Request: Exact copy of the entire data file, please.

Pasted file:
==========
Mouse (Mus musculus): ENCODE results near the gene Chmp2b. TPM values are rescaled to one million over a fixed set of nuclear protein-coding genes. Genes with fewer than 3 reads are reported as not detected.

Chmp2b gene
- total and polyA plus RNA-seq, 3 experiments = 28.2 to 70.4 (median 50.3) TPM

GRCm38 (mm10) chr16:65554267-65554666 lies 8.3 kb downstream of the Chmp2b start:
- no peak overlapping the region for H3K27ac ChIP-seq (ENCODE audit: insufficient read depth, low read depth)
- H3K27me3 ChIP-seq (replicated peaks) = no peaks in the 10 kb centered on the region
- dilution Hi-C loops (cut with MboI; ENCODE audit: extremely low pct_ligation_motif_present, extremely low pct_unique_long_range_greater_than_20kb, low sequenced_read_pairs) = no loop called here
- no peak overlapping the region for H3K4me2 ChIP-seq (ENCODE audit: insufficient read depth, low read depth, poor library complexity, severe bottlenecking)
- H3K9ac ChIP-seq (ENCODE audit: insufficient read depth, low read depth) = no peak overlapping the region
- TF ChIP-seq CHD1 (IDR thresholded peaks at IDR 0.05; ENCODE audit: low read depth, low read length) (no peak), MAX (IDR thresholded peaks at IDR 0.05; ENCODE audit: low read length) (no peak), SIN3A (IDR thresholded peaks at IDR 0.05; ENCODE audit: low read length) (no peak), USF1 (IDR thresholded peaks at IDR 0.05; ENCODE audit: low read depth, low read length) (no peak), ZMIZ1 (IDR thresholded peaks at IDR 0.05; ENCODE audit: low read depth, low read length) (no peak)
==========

Mouse (Mus musculus): ENCODE results near the gene Chmp2b. TPM values are rescaled to one million over a fixed set of nuclear protein-coding genes. Genes with fewer than 3 reads are reported as not detected.

Chmp2b gene
- total and polyA plus RNA-seq, 3 experiments = 28.2 to 70.4 (median 50.3) TPM

GRCm38 (mm10) chr16:65554267-65554666 lies 8.3 kb downstream of the Chmp2b start:
- no peak overlapping the region for H3K27ac ChIP-seq (ENCODE audit: insufficient read depth, low read depth)
- H3K27me3 ChIP-seq (replicated peaks) = no peaks in the 10 kb centered on the region
- dilution Hi-C loops (cut with MboI; ENCODE audit: extremely low pct_ligation_motif_present, extremely low pct_unique_long_range_greater_than_20kb, low sequenced_read_pairs) = no loop called here
- no peak overlapping the region for H3K4me2 ChIP-seq (ENCODE audit: insufficient read depth, low read depth, poor library complexity, severe bottlenecking)
- H3K9ac ChIP-seq (ENCODE audit: insufficient read depth, low read depth) = no peak overlapping the region
- TF ChIP-seq CHD1 (IDR thresholded peaks at IDR 0.05; ENCODE audit: low read depth, low read length) (no peak), MAX (IDR thresholded peaks at IDR 0.05; ENCODE audit: low read length) (no peak), SIN3A (IDR thresholded peaks at IDR 0.05; ENCODE audit: low read length) (no peak), USF1 (IDR thresholded peaks at IDR 0.05; ENCODE audit: low read depth, low read length) (no peak), ZMIZ1 (IDR thresholded peaks at IDR 0.05; ENCODE audit: low read depth, low read length) (no peak)